Big Machine Records head Scott Borchetta said, in part, of Taylor, “”She is the voice of this generation. She speaks directly to [her fans], and they speak directly back to her. This is not American Idol. This is not a competition of getting up and seeing who can sing the highest note. This is about a true artist and writer and communicator. It’s not about that technically perfect performance.”
“Maybe,” he went on, “she’s not the best technical singer, but she’s probably the best emotional singer because everybody else who gets up there and is technically perfect, people don’t seem to want more of it.”
Clarkson, who has taken her own knocks in the press before, seems to have genuine sympathy for Taylor but is none too pleased with Borchetta’s defense—or the accidental Idol insult it implies.
This afternoon on her blog, Clarkson posted the following note:
“Wow …..Dear Scott Borchetta,
I understand defending your artist obviously because I have done the same in the past for artists I like, including Taylor, so you might see why its upsetting to read you attacking American Idol for producing simply vocalists that hit ‘the high notes’. Thank you for that ‘Captain Obvious’ sense of humor because you know what, we not only hit the high notes, you forgot to mention we generally hit the ‘right’ notes as well. Every artist has a bad performance or two and that is understandable, but throwing blame will not make the situation at hand any better.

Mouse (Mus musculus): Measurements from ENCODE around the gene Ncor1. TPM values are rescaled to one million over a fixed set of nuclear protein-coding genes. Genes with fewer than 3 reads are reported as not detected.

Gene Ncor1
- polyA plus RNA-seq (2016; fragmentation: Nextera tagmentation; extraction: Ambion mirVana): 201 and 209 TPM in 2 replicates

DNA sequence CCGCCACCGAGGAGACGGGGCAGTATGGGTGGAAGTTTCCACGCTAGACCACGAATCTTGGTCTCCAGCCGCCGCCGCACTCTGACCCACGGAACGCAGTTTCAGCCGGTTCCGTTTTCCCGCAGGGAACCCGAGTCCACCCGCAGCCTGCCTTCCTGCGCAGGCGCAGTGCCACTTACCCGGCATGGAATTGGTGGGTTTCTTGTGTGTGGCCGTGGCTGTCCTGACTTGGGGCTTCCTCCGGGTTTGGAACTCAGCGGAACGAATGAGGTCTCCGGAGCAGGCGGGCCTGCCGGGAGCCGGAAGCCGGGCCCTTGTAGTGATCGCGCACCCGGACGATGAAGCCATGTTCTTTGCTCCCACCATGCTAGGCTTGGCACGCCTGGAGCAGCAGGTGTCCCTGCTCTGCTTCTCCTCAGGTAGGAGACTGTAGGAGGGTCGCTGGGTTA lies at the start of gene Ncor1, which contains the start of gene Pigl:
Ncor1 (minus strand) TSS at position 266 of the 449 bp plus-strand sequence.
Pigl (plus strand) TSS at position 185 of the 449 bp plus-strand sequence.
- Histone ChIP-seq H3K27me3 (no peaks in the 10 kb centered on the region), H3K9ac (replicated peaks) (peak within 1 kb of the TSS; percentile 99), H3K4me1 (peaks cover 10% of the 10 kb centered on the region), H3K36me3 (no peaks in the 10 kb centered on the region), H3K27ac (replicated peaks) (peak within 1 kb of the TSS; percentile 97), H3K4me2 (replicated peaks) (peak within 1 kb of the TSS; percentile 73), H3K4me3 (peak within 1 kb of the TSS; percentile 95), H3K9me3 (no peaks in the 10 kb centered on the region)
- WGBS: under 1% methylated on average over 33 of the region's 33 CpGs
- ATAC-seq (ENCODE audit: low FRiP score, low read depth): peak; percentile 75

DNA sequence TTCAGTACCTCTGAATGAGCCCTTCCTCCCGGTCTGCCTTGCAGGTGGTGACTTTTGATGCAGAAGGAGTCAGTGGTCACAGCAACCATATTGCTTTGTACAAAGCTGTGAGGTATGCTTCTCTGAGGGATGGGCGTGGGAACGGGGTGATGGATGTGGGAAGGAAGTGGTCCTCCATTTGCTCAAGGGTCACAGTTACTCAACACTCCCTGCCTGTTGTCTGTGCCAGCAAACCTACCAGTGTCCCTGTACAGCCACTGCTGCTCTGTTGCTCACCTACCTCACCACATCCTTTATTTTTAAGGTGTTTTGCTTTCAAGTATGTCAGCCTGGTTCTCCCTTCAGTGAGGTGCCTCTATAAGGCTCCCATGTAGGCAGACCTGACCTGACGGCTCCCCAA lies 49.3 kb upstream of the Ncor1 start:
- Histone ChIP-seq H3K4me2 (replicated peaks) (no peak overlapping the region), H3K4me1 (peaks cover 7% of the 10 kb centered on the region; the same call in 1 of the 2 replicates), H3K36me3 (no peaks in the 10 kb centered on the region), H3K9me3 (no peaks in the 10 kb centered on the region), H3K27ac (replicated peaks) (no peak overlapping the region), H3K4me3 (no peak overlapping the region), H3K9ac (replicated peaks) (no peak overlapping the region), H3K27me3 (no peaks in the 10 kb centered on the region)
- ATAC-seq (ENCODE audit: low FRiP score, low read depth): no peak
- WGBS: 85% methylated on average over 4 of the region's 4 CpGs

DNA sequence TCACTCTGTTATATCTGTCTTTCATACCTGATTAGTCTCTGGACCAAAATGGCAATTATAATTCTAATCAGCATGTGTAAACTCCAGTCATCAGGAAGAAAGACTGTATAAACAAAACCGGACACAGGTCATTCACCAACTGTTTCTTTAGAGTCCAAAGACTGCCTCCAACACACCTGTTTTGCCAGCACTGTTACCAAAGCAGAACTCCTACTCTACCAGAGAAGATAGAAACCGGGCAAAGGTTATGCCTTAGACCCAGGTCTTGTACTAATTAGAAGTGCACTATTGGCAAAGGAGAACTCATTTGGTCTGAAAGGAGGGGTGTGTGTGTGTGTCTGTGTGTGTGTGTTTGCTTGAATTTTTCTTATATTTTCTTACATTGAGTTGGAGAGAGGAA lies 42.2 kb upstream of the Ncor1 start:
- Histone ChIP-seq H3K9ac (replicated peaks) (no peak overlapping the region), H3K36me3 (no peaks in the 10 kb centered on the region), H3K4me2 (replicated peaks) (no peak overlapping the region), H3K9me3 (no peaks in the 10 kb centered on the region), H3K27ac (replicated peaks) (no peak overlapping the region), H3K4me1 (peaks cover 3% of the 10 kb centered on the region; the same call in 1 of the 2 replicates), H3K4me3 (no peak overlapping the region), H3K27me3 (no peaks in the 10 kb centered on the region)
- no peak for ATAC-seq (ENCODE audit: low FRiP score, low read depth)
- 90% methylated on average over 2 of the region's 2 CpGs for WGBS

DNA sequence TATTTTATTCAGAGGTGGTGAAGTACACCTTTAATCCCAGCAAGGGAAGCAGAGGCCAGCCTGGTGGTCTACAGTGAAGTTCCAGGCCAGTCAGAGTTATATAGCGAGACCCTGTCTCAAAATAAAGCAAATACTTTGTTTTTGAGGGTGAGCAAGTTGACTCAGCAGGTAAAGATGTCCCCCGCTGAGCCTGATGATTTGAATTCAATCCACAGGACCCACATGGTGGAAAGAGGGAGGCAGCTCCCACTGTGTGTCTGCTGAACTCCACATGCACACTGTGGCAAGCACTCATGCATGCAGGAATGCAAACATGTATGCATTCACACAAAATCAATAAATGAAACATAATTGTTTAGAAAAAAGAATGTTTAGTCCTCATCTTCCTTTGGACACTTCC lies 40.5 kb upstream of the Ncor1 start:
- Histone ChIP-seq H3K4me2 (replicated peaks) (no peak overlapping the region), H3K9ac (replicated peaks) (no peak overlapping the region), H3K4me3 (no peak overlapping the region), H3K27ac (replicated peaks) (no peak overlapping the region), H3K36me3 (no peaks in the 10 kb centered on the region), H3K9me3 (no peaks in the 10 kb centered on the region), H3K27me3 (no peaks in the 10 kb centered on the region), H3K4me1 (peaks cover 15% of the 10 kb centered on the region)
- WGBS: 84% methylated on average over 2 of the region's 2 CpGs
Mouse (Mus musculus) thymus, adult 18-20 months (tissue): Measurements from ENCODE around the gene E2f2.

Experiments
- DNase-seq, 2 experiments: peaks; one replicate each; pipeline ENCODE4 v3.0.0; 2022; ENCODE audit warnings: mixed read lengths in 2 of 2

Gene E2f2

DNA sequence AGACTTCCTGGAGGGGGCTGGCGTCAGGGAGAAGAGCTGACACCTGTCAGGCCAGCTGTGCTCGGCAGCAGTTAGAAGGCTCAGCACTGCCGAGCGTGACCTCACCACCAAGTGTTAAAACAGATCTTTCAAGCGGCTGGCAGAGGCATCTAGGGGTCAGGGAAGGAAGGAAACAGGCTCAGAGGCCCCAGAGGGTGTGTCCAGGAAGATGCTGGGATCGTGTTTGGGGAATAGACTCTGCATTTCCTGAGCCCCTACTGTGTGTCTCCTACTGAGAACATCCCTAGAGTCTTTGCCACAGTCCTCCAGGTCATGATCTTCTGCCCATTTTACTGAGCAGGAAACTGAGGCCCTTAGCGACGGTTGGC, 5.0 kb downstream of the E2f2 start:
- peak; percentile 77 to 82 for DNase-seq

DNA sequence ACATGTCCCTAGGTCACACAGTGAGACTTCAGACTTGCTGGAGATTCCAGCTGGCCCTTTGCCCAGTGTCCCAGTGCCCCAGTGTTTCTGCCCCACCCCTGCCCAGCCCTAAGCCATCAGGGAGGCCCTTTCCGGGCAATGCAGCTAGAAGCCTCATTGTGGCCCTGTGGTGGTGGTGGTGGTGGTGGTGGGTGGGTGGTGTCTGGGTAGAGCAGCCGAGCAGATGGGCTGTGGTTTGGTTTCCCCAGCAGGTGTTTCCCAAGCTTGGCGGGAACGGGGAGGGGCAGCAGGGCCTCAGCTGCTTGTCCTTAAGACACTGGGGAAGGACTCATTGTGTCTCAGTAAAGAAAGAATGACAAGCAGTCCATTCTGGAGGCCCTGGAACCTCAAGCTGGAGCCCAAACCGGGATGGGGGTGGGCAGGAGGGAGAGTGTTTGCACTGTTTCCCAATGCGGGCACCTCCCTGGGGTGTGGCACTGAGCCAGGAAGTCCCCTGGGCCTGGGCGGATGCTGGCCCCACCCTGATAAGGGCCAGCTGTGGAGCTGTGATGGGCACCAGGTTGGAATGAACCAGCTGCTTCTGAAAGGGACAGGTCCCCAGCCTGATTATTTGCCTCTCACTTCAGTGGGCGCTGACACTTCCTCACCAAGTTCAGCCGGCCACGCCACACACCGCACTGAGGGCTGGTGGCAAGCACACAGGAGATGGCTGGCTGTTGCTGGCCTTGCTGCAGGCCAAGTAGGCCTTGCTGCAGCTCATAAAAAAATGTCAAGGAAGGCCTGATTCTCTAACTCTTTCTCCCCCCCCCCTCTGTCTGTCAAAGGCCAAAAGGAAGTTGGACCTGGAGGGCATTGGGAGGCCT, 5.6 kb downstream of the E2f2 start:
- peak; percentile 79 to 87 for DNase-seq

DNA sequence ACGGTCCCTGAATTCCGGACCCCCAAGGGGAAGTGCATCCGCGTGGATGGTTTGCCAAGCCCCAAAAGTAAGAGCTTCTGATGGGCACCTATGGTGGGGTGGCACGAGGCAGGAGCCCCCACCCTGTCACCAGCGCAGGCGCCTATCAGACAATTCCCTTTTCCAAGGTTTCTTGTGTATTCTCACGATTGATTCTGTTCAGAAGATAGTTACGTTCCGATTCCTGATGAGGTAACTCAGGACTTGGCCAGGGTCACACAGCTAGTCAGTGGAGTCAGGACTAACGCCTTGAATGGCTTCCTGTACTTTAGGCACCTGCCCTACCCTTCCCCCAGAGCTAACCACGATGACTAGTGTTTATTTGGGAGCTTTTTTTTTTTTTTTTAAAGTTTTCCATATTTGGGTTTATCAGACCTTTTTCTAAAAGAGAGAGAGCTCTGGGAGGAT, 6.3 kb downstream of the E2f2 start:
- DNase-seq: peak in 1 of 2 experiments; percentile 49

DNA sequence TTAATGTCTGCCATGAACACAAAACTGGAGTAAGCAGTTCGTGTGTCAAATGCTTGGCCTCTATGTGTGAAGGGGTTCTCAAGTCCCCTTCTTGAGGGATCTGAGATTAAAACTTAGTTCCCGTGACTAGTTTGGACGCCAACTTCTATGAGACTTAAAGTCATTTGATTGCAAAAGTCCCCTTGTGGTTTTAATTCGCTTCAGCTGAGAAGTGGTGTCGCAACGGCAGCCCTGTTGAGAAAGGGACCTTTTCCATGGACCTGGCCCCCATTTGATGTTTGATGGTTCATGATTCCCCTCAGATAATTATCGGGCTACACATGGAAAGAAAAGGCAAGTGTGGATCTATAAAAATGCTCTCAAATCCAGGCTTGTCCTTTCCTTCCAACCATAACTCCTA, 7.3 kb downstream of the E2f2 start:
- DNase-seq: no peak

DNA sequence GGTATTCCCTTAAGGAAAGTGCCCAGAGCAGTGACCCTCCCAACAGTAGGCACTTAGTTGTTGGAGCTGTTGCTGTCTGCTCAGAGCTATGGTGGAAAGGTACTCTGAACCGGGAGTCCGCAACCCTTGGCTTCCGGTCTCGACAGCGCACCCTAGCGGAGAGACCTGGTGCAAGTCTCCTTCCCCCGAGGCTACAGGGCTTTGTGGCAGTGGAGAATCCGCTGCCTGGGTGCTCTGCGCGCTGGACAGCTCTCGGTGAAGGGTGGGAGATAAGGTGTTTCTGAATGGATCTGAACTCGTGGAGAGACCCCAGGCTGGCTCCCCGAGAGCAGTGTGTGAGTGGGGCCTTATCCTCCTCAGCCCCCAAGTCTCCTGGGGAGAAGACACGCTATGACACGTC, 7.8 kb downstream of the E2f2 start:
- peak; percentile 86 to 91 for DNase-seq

I have been criticized left and right for having shaky performances before (and they were shaky) and what my manager or label executives say to me and the public is “I’ll kick butt next time” or “every performance isn’t going to be perfect” ……I bring this up because you should take a lesson from these people and instead of lashing out at other artists (that in your ‘humble’ opinion lack true artistry), you should simply take a breath and realize that sometimes things won’t go according to plan or work out and that’s okay.
One of those contestants from American Idol who only made it because of her high notes”
Honestly, Borchetta seems to have done Swift more harm than good today; the best defense is not, in all cases, one that is actually offensive to not only your own star, but also any artist who sings better than she does.
Things he could have emphasized—Swift’s songwriting chops, her relative youth and inexperience, general human frailty in a high-pressure situation—were played down in favor of, well, coming off like kind of an ass.
But you tell us, readers—Team Kelly or Team Scott? Ultimately, they both seem to be on Team Taylor, though Swift herself might prefer the less-divisive rule book Kelly is using to play the game.
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